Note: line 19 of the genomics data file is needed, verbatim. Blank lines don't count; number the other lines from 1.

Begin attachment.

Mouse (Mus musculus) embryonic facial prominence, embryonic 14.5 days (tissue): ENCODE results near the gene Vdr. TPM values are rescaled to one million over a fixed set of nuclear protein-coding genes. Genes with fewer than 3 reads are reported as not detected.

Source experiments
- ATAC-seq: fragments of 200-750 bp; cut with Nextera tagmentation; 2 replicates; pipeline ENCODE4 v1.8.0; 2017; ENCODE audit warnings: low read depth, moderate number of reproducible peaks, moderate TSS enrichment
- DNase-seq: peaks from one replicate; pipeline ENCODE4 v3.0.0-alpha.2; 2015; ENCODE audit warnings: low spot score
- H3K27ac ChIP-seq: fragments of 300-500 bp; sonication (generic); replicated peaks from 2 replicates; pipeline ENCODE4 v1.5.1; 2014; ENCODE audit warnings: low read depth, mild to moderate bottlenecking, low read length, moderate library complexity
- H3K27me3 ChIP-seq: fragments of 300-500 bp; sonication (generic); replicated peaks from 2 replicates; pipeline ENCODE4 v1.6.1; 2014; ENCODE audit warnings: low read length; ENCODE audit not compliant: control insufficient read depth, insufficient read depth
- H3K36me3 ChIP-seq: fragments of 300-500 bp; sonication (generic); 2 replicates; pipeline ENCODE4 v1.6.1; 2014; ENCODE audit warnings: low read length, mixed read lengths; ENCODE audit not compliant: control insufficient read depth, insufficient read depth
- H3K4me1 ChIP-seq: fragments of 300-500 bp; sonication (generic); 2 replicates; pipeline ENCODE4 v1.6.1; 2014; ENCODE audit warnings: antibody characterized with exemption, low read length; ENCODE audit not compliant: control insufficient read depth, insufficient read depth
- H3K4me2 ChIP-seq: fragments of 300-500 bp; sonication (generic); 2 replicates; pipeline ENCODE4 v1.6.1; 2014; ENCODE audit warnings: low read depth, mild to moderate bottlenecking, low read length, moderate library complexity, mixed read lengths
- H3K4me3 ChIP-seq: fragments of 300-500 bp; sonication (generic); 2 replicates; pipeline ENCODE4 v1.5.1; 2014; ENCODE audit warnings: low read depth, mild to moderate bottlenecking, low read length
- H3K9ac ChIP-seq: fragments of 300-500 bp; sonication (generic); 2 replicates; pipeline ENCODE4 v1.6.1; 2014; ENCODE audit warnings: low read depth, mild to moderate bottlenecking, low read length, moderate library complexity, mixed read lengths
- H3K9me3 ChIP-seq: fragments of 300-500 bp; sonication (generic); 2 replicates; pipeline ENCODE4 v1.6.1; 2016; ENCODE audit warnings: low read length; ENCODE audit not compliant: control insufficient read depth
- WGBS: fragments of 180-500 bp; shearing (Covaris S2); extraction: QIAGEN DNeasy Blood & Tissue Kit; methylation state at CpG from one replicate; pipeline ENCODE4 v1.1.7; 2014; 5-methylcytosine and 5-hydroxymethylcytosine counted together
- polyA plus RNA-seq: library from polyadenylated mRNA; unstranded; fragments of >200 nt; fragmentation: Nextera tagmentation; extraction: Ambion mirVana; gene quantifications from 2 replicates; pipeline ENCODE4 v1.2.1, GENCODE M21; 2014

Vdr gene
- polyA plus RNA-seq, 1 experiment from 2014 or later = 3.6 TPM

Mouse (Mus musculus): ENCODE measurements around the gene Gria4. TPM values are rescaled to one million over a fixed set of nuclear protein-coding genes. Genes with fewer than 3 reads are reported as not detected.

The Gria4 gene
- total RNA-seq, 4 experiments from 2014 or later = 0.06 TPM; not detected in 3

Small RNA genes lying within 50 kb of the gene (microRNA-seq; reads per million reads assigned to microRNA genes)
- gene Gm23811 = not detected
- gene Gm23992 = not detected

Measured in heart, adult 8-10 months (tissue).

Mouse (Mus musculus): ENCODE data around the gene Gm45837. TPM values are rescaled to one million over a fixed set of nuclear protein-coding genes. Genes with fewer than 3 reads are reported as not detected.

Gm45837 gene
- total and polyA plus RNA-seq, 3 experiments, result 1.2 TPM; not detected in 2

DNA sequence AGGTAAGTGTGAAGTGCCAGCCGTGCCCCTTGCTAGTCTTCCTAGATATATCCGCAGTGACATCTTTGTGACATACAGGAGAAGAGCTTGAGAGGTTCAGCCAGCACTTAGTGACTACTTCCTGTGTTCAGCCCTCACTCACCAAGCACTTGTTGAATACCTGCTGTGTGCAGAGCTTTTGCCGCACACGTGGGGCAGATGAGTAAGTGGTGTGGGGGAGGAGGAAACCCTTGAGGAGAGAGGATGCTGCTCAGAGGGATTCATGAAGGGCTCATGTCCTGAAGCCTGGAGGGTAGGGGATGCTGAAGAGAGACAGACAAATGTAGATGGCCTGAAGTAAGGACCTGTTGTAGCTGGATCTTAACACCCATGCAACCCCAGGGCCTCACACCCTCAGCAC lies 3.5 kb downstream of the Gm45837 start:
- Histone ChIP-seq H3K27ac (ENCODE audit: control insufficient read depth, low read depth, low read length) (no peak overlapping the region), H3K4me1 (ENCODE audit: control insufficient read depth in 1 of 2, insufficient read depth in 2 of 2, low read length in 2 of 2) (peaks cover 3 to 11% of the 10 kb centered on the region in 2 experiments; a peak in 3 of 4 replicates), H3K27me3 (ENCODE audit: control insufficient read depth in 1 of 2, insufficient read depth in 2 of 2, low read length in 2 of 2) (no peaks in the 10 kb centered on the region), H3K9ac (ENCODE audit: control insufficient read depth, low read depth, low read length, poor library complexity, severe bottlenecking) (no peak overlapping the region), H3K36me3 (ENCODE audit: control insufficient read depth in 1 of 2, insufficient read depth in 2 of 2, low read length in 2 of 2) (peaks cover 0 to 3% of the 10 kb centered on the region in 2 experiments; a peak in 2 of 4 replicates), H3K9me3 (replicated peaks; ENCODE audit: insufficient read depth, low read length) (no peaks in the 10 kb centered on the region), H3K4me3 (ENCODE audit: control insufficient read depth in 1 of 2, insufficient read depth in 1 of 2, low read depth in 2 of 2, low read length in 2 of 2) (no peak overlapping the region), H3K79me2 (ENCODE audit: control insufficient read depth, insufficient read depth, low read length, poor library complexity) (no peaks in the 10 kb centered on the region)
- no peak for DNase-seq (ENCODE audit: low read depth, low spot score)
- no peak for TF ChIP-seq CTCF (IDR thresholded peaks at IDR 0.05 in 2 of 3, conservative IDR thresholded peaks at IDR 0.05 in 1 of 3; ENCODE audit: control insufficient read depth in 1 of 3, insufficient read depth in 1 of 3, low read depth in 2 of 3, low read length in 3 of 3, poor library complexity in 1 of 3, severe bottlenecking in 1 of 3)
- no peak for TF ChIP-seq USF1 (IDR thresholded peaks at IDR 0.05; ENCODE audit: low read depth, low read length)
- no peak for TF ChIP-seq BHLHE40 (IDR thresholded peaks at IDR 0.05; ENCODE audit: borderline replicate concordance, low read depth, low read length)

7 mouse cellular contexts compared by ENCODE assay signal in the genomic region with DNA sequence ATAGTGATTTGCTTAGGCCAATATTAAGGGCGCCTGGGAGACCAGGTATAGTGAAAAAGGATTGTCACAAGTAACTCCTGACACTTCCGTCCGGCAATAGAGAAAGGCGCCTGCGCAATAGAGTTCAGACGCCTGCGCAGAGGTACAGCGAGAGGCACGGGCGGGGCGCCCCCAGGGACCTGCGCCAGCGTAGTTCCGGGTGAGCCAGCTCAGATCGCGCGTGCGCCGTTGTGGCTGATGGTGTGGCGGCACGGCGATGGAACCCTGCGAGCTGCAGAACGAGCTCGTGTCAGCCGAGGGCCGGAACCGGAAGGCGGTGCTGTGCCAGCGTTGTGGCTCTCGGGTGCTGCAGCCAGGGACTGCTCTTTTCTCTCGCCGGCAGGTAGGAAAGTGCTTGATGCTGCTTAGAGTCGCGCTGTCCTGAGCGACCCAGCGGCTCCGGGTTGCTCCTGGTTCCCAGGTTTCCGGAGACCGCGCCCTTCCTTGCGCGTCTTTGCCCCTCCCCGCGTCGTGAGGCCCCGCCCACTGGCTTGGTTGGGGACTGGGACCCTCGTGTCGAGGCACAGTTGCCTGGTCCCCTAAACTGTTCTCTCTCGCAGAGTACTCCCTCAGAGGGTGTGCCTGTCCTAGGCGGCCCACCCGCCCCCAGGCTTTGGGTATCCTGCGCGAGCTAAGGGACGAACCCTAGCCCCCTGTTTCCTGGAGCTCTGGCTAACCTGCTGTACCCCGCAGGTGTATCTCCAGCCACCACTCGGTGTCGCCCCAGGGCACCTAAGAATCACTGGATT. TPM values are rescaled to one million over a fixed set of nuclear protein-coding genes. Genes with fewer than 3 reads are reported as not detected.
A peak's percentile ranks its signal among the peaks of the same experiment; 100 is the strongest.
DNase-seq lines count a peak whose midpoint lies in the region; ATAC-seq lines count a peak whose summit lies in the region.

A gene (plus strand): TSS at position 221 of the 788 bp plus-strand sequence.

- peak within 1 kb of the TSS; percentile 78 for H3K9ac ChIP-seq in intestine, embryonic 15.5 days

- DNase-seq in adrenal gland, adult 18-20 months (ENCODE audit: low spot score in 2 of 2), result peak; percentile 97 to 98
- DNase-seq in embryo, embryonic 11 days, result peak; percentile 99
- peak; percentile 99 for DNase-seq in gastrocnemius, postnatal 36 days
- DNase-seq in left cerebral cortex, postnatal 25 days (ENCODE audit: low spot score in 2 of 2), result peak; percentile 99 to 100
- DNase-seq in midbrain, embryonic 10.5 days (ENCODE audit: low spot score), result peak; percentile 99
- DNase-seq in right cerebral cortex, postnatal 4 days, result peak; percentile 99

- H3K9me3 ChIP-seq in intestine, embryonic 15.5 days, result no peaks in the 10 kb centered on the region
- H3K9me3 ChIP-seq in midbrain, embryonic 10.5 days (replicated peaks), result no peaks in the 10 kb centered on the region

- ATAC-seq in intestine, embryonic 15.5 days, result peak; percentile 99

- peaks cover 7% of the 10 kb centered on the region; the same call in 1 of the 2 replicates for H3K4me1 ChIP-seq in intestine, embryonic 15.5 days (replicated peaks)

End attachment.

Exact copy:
- total RNA-seq, 4 experiments from 2014 or later = 0.06 TPM; not detected in 3